No, no.  With an equatorial mount, tracking an object in the sky is done only by the RA drive - the Dec drive doesn't move unless it's told to for a guide command.  That's why equatorial mounts were invented.  You should probably read up on the RA/Dec coordinate system and the celestial sphere to understand why this is true. 

> Is this what you're using?  If so you're probably not likely to get anywhere.
No. I'm not using it. Not even attached to my scope.
 
Ok, probably only slightly better.  I think you should get something much better. Clamshell mounting rings, dovetail mounting, longer focal length, rigid attachments everywhere.

>  an unwanted movement of the guide camera by 4 microns translates to a guiding error of 6.5 arc-seconds
Wow! Didn't know it's so crucial.

> Operating from a deck:  If you're running everything off a deck, you already have a big potential source of instability.
I have a concrete floor.

> Wind: If you're getting any kind of wind gusts, you can see problems of this sort although I assume you'd be aware of that.
Usually I sit close to my rig and I would have noticed.  
 
If you're sitting close to the rig, you can still generate vibrations if you're moving around.  4 microns, 4 microns... :-) 

Alexey

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Sep 20, 2021, 7:59:17 AMSep 20
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> No, no.  With an equatorial mount, tracking an object in the sky is done only by the RA drive - the Dec drive doesn't move unless it's told to for a guide command.
I'll keep that in mind.

> Ok, probably only slightly better.  I think you should get something much better. Clamshell mounting rings, dovetail mounting, longer focal length, rigid attachments everywhere.
Got it!

> If you're sitting close to the rig, you can still generate vibrations if you're moving around.  4 microns, 4 microns... :-)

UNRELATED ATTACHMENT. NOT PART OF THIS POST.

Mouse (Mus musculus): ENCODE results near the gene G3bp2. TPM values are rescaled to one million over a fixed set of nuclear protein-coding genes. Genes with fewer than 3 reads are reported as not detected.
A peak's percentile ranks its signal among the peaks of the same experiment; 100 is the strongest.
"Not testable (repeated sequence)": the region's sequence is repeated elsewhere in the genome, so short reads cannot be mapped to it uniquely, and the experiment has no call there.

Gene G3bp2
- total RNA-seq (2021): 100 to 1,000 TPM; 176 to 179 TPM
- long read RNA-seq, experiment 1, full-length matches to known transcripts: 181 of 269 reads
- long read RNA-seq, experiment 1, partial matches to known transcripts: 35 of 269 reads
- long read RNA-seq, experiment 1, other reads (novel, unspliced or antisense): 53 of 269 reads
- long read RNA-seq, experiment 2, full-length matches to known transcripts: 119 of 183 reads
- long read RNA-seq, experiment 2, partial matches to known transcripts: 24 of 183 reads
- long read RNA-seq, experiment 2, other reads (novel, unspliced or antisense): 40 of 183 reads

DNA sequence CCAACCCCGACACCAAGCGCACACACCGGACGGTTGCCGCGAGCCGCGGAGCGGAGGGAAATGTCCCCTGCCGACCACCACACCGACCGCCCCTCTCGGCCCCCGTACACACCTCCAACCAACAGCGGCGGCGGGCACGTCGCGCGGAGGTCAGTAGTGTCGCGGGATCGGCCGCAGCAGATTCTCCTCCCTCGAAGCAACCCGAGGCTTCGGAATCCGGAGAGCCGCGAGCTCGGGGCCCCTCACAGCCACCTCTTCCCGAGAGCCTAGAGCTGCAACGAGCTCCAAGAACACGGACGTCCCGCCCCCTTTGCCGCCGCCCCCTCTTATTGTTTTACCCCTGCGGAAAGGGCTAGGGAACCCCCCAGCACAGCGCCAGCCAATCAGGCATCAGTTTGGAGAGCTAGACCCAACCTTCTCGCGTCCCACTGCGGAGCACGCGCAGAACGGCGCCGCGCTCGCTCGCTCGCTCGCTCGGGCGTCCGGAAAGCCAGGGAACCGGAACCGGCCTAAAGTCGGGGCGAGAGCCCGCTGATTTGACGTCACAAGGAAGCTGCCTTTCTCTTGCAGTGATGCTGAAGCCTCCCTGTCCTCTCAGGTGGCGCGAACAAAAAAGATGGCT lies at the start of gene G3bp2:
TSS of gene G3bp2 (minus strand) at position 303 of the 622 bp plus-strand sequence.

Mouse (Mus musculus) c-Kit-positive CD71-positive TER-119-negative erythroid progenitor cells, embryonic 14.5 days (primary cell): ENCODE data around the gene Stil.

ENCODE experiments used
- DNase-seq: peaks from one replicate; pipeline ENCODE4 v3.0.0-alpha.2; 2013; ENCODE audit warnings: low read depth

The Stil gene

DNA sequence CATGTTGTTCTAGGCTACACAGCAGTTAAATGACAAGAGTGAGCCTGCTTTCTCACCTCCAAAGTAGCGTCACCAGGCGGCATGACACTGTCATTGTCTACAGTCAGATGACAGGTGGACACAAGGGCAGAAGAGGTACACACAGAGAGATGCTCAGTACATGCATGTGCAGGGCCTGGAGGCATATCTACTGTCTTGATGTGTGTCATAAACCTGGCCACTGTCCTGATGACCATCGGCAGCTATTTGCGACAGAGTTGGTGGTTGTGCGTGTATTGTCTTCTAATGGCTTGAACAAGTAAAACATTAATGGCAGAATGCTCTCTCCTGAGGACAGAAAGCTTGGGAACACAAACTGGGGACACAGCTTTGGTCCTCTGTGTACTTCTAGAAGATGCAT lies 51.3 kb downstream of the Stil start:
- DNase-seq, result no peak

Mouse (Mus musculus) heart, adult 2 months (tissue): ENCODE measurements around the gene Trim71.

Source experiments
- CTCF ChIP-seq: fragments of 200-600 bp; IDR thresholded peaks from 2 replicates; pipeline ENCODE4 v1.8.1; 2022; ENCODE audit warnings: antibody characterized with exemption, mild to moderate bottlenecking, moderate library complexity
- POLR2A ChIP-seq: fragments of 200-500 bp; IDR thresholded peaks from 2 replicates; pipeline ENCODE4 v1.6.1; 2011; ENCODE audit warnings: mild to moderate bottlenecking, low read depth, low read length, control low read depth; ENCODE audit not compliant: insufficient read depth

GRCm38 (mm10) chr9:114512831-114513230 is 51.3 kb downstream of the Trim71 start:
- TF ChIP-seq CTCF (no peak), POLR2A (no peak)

Sure. I know about it. I'm acting like a ninja when I'm there :)

OK. I guess I have all the information I need for now. It's time to do something with the guider and do some tests!
Will get back later with the results.


воскресенье, 19 сентября 2021 г. в 23:59:38 UTC+3, bw_m...@earthlink.net:

bw_msgboard

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Sep 20, 2021, 10:36:45 AMSep 20
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Ok.  While you're looking at all this, also check for any possible sources of vibration either in the mount or from something like a camera fan.
 
Good luck,
Bruce


Sent: Monday, September 20, 2021 4:59 AM
To: Open PHD Guiding

Alexey

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Sep 20, 2021, 1:07:24 PMSep 20
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> Ok.  While you're looking at all this, also check for any possible sources of vibration either in the mount or from something like a camera fan.
I'll try.
Thanks!

понедельник, 20 сентября 2021 г. в 17:36:45 UTC+3, bw_m...@earthlink.net:

Bruce Waddington

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Sep 21, 2021, 12:11:58 AMSep 21
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Hi again.  Sorry to keep sending you comments on this, but I keep thinking about it.  I'm always a little frustrated when I can't point to a specific thing to look at, and it should be clear we're just dealing with educated guesses when the problem isn't directly related to guiding.  So here's how I would proceed, recognizing that you don't want to spend a bunch of money and then find out the problem didn't get resolved:

1.  Do everything you can to really tighten everything up with your current guiding assembly and also insure there is no possibility for cables to drag or tug on the guiding assembly.
2.  Run some dedicated guiding tests and see if the situation has improved significantly.